Isaac : It was a hell of alot better than that… that steel cube. Did you see the steel cube?
Tracy : Oh, yeah. That was the worst.
Mary : Now that was brilliant to me. Absolutely brilliant.
Isaac : The steel cube was brilliant?
Mary : Yes. To me it was… it was very textural. You know what I mean? It was perfectly integrated and it had a… a marvellous kind of negative capability. The rest of the stuff downstairs was bullshit.
Watch this hilarious scene from Manhattan on youtube.
When Chandler Burr said of Germaine Cellier that “her construction of Fracas was the first great Brutalist work of art”, I laughed. (The term “brutalist” is from the french “béton brut” or “raw concrete”.) And then I read Denyse Beaulieu’s insightful post on perfume criticism and the visual arts and I realized that comparison to an art movement or a couple of notes is fun… but it doesn’t always help the reader.
In order to save time, I have often reduced complex perfumes to a couple of descriptive words. In my defense, if the perfume is legible, the short form description works well. Referring to Clarins’ Par Amour as “cedar-rose” is not far off the mark and most people will understand what Par Amour smells like. But to describe Guerlain’s Jicky as “lavender-vanilla”… well… I’m not sure we’re being fair to the perfume, the perfumer or the reader. Jicky is alot more complex than that.
As for long descriptions… I have read posts and marketing copy (and I’m sure you have as well) where you just gotta wonder! When I read, “it starts with a lemon-orange-grapefruit accord but throughout the day I could smell jasmine, rose, magnolia, hints of honeysuckle and iris finishing off with vetiver, patchouli and several musks, in that order”… well, I just don’t buy it. Give me a break! What human being can smell all those notes? No one I know. In fact, Australian psychologist David Laing’s study of the human nose and complex scents has shed light on this very subject. He gave a mixture of 3 or more scents to test subjects and fewer than 15% of the people could identify even one component. So now I’m weary when bloggers list notes like a grocery list.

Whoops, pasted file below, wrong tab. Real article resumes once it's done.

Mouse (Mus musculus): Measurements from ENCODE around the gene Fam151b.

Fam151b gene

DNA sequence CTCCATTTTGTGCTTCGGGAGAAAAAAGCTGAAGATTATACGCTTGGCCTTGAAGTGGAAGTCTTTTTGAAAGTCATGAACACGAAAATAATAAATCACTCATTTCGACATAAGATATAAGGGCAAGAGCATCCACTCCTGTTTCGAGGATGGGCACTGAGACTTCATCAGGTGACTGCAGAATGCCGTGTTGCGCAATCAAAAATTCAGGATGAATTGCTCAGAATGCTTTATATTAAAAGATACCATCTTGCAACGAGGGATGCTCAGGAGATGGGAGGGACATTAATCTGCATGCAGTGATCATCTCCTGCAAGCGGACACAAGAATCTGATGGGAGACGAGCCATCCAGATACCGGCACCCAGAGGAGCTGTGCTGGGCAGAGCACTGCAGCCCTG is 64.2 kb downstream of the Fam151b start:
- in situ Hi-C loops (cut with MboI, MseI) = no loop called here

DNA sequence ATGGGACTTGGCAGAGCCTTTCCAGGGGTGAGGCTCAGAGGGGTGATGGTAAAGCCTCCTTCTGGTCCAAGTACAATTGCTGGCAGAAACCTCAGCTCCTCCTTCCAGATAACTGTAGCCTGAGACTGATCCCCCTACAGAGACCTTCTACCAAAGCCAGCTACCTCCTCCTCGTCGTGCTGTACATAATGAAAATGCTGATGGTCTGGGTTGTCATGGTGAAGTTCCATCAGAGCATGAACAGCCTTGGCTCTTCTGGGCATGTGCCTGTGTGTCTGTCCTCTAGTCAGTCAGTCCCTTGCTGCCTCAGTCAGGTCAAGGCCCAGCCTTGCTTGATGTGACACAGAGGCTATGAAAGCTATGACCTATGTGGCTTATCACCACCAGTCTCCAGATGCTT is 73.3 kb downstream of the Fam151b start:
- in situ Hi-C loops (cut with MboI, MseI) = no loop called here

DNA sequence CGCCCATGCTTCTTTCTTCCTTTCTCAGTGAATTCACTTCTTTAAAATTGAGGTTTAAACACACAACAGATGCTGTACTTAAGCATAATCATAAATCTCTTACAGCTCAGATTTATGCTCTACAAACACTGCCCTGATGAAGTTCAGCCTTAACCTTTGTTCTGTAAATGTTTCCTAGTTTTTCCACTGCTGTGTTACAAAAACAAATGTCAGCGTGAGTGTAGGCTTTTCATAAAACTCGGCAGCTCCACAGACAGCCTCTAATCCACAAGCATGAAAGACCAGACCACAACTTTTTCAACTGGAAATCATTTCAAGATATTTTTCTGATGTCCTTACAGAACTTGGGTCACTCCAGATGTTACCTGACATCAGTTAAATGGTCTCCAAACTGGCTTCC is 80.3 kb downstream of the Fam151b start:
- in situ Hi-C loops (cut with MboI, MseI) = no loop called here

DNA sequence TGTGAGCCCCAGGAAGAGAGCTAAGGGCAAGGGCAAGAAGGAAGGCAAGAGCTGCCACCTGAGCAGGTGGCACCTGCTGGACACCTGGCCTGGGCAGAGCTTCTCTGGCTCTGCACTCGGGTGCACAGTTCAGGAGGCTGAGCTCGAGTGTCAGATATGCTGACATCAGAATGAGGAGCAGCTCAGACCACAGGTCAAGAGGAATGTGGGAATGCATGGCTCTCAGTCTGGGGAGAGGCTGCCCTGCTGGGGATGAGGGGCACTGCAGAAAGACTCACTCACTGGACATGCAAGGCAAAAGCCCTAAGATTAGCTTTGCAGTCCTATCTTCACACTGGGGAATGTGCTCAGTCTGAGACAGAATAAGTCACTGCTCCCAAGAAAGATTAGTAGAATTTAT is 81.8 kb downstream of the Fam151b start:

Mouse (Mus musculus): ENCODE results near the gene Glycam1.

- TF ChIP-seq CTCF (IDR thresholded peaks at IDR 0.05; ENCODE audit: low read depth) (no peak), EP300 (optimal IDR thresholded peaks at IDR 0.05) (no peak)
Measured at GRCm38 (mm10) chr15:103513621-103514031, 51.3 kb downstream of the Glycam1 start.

And what about the visual arts? They say a picture is worth a thousand words. Can a picture be worth just 10 notes? Maybe. And that’s why I resort to the visual arts alot in this blog. I like to think that a well-chosen painting or sculpture is more useful than a photo of a jasmine flower… but maybe it isn’t. For instance, I chose a Baroque masterpiece by Rubens to illustrate how I felt about Chanel’s Coco. To me, it made sense. When I think of Baroque, I think of complex, asymmetric compositions… intense, multi-layered colour… diagonal lines and movement. It made me think of Coco. But I don’t know that comparing Coco to Baroque art gets an idea across. If you don’t know what the Baroque movement is all about (or share my description)… it won’t help.
The more I write about perfumes, the more I realize it’s hard work and I don’t blame Chandler Burr for trying to describe the near impossible in just a few words. However, when I think back to the brutalist Burnside Hall building where I took my Computer Science 101 course at McGill University, Fracas doesn’t come to mind… or even tuberose scents in general… but it’s an interesting comparison.
One thing I’m grateful for… that perfume criticism hasn’t got caught in Woody Allen’s crosshairs… yet.
Top image : Woody Allen and Diane Keaton in Manhattan (1979)
Bottom image : Burnside Hall (completed in 1970) of McGill University